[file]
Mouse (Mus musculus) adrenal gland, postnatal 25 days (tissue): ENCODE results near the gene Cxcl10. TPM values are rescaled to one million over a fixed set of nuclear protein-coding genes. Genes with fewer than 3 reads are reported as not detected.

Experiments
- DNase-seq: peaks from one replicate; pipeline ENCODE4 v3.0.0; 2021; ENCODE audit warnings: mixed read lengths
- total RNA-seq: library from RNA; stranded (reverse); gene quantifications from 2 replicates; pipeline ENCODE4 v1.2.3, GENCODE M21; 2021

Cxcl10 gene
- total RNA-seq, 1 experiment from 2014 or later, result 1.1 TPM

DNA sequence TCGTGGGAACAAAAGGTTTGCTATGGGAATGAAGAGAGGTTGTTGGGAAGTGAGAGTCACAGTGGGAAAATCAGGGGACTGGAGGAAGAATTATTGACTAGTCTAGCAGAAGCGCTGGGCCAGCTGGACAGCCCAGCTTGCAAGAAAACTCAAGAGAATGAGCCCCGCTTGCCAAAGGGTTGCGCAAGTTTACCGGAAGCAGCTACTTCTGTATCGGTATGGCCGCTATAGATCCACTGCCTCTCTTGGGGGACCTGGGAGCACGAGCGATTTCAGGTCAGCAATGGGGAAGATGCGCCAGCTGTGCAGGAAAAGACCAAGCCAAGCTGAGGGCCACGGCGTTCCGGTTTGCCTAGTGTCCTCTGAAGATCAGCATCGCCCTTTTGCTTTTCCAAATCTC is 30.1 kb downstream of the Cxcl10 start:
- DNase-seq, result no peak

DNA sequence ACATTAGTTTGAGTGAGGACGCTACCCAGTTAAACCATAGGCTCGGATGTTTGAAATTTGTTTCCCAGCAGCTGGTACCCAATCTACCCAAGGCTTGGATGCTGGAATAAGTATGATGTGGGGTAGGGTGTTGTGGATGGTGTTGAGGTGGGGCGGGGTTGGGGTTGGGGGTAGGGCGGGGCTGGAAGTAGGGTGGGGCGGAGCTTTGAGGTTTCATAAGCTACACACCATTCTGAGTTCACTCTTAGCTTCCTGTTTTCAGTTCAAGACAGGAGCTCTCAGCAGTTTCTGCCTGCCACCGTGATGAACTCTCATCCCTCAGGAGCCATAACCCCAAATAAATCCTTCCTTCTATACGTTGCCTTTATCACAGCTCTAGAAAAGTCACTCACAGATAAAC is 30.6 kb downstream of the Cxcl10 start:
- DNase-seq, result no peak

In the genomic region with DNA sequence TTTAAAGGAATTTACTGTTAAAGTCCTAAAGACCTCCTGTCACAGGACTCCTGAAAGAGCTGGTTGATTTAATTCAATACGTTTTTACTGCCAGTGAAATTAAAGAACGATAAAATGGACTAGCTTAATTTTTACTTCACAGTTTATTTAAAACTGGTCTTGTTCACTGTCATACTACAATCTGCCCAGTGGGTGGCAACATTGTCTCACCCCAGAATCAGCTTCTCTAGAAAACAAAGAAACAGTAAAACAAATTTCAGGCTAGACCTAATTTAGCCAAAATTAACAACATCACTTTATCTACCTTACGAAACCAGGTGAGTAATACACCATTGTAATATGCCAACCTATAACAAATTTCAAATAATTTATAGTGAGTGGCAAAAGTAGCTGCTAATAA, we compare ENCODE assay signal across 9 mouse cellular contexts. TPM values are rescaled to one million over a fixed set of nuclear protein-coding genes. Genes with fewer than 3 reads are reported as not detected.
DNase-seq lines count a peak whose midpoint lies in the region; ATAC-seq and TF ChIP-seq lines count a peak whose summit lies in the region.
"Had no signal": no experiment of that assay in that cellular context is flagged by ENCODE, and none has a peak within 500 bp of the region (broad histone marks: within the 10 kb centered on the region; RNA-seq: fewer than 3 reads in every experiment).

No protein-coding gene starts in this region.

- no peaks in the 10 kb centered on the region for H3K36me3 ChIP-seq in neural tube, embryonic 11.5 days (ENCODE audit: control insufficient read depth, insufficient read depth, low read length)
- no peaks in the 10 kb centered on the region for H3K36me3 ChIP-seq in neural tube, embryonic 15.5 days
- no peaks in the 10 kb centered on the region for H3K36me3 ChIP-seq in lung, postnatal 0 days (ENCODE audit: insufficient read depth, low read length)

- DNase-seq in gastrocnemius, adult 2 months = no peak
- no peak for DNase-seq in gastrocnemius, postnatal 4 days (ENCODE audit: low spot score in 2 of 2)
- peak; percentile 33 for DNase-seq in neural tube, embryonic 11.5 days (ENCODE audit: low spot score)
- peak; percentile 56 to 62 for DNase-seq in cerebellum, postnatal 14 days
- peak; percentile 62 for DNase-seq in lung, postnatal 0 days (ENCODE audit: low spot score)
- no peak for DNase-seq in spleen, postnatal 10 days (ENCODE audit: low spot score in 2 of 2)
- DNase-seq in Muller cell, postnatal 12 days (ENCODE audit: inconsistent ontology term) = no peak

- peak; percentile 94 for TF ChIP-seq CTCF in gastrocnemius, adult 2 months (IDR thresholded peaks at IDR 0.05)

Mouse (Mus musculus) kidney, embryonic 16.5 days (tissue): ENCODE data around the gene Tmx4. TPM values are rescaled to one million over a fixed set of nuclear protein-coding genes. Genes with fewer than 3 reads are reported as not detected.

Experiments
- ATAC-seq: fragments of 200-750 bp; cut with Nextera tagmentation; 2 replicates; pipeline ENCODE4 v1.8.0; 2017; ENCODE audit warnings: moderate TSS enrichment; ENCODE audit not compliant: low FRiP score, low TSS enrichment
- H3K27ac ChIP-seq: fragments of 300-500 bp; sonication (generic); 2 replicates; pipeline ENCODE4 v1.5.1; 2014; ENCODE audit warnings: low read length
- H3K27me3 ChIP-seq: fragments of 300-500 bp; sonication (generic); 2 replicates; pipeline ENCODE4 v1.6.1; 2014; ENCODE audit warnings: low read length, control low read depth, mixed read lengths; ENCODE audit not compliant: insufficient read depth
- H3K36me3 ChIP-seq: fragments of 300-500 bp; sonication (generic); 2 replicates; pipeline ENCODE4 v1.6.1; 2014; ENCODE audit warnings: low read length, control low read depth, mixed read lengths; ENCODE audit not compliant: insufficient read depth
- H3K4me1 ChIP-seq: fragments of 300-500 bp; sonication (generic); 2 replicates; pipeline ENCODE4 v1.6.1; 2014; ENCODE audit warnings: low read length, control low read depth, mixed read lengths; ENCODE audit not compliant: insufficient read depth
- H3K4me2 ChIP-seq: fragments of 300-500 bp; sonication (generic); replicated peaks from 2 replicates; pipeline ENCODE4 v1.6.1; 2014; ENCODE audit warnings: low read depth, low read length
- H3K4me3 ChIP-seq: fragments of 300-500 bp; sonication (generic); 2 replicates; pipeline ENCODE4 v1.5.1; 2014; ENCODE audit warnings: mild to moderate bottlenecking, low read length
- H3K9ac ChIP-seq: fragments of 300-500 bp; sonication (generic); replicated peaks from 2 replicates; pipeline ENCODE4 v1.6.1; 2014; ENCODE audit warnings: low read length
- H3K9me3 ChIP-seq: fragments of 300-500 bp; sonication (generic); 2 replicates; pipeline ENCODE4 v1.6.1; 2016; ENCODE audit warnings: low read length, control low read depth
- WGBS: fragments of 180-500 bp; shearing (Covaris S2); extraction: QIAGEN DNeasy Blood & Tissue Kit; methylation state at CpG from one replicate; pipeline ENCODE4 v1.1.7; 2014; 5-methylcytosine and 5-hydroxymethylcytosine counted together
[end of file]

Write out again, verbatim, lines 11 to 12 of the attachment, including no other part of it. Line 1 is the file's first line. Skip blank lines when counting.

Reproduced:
In the genomic region with DNA sequence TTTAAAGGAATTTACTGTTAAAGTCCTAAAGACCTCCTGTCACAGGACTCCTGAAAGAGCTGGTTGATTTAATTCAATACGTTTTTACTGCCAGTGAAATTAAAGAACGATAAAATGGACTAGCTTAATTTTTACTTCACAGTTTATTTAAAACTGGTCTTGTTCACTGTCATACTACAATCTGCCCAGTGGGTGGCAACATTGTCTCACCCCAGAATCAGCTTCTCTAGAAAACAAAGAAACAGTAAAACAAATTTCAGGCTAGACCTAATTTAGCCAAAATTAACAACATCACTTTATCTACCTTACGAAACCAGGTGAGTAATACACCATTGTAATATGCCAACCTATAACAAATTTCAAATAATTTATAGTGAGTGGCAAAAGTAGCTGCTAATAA, we compare ENCODE assay signal across 9 mouse cellular contexts. TPM values are rescaled to one million over a fixed set of nuclear protein-coding genes. Genes with fewer than 3 reads are reported as not detected.
DNase-seq lines count a peak whose midpoint lies in the region; ATAC-seq and TF ChIP-seq lines count a peak whose summit lies in the region.